Introducing the WisdomTree CBOE Russell 2000 PutWrite Strategy Fund
The Russell 2000 Index is one of the most widely followed indexes for U.S. small-cap stock market exposure. But when volatility rises or investors’ return expectations get ratcheted down due to market valuations, investors search for ways to reduce equity volatility while maintaining exposure to their strategic asset classes.
We believe option-oriented investment strategies, like those in WisdomTree’s first options strategy fund, the WisdomTree CBOE S&P 500 PutWrite Strategy Fund (PUTW), can play an important role in strategic asset allocations when investors are looking for alternative ways to reduce volatility other than changing stock selection and targeting low-volatility stocks from an asset class.
Now investors have a small-cap option to do that in one simple investment that can complement existing small-cap holdings.
The WisdomTree CBOE Russell 2000 PutWrite Strategy Fund (RPUT) seeks to track the price and yield performance, before fees and expenses, of the Cboe Russell 2000 PutWrite Index (PUTR).
RPUT invests in one-month Treasury Bills and sells or “writes” Russell 2000 Index put options. The number of put options sold is chosen to ensure full collateralization, meaning the total value of the Treasury account is expected to be equal to the maximum possible loss from the final settlement of the put options at expiration. In addition:
- Options are written “at the money,” meaning the option’s strike price is identical to the price of the underlying security.
- Options are written monthly, instead of quarterly or longer, to capture more gross premiums.
- The Fund uses European-style options, so they can be exercised only at maturity.
Potential for Less Risk than the Russell 2000
The premium income the Fund receives from selling puts can help mitigate the negative performance of an exposure to just the Russell 2000 Index. Historically, PUTR, the index RPUT tracks, had lower risk than the Russell 2000 over the period:1
- PUTR provided 56% of the volatility of the Russell 2000.
- The last two years have been a historically low-volatility environment for the markets generally, with the two-year trailing volatility of the S&P 500 being 7.8%. The Russell 2000 and small caps generally tend to have higher volatility, at 14.21%.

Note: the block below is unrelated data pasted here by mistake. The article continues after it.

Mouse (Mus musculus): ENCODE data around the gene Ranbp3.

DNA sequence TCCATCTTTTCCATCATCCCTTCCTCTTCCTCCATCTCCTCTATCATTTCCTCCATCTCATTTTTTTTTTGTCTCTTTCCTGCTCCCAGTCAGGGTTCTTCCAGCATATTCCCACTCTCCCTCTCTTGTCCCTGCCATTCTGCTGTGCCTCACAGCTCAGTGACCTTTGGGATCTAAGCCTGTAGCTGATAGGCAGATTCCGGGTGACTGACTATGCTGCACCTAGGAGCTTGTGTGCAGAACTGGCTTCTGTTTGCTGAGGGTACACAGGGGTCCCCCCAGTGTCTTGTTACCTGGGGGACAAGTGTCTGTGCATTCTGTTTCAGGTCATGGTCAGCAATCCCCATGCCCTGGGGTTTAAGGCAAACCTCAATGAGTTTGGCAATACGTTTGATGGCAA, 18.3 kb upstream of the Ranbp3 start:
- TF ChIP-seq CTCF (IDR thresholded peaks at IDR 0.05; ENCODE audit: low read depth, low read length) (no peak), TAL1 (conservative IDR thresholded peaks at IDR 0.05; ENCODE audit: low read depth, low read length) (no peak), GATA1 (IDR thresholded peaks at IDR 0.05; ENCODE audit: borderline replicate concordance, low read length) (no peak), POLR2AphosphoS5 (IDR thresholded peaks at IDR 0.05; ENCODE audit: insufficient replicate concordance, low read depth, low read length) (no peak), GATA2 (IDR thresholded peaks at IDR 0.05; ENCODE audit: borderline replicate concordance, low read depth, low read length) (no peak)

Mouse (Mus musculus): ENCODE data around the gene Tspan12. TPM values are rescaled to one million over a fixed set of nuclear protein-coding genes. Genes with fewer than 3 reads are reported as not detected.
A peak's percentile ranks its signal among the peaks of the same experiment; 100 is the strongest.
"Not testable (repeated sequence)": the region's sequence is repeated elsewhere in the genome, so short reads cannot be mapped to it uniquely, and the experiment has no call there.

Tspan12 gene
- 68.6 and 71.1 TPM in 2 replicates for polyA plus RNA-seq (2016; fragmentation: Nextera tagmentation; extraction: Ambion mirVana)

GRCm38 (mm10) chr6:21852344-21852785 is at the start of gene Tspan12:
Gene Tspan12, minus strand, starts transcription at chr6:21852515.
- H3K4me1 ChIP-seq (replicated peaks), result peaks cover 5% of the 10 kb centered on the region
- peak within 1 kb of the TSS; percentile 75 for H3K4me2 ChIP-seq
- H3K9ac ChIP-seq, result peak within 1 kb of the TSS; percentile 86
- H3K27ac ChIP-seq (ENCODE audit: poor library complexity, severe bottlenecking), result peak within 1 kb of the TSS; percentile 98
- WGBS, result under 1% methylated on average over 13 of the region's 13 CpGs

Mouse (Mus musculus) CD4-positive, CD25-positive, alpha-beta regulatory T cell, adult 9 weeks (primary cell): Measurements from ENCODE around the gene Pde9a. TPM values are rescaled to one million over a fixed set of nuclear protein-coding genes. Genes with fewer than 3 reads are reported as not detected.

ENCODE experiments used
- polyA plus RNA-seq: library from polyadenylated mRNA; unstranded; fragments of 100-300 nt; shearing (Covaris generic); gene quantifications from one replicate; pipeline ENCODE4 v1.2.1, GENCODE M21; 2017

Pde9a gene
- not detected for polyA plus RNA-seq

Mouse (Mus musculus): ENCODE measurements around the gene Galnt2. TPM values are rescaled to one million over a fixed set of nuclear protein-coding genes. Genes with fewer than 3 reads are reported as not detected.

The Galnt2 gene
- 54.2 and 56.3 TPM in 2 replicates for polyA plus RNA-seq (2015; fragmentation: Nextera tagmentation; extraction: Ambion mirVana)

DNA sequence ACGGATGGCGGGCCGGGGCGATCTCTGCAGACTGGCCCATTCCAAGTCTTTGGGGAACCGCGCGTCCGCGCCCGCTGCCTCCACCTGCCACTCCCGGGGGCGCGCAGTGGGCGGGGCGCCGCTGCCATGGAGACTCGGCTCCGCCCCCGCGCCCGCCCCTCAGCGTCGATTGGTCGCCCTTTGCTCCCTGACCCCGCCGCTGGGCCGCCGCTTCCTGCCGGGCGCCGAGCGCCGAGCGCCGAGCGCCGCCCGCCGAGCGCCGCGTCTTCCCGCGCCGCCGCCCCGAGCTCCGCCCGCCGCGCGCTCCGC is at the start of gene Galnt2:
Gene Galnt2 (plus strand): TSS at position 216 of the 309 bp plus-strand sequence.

o The PUTR index had a volatility level of 7.95%—much closer to volatility of the S&P 500 and significantly lower than the Russell 2000.
Risk and Return Statistics
The PUTR Index has been around for only a short amount of time—approximately two years—during which the markets have been in a large, powerful move higher. The PUTR Index has a return profile that limits upside participation in powerful rallies due to the strategy of selling options and collecting the premium income only as the primary driver of return. If markets have more subdued gains going forward or volatility returns and increases the premium income reflected in the PUTR Index returns, a small-cap options strategy could become more important looking forward than it has been over the last two years.
To Summarize: Why Invest in RPUT?
- Put writing has been used by professional investors for decades as a solution to help increase the yield and lower the volatility of equity returns over various market cycles.
- The ability to benefit from implied volatility typically is higher than realized volatility.
- Premium income can help mitigate the negative performance of investing in the Russell 2000 Index alone.
1Sources for bullets: WisdomTree, CBOE, Zephyr StyleADVISOR, for the period 11/30/15–12/31/17.
Jeremy Schwartz has served as our Executive Vice President, Global Head of Research since November 2018 and leads WisdomTree’s investment strategy team in the construction of WisdomTree’s equity indexes, quantitative active strategies and multi-asset model portfolios. Mr. Schwartz joined WisdomTree in May 2005 as a Senior Analyst, adding to his responsibilities in February 2007 as Deputy Director of Research and thereafter, from October 2008 to October 2018, as Director of Research. Prior to joining WisdomTree, he was head research assistant for Professor Jeremy Siegel and helped with the research and writing of Stocks for the Long Run and The Future for Investors. Mr. Schwartz also is co-author of the Financial Analysts Journal paper, What Happened to the Original Stocks in the S&P 500? He received his B.S. in Economics from The Wharton School of the University of Pennsylvania and hosts the Wharton Business Radio program Behind the Markets on SiriusXM 132. Mr. Schwartz is also a member of the CFA Society of Philadelphia.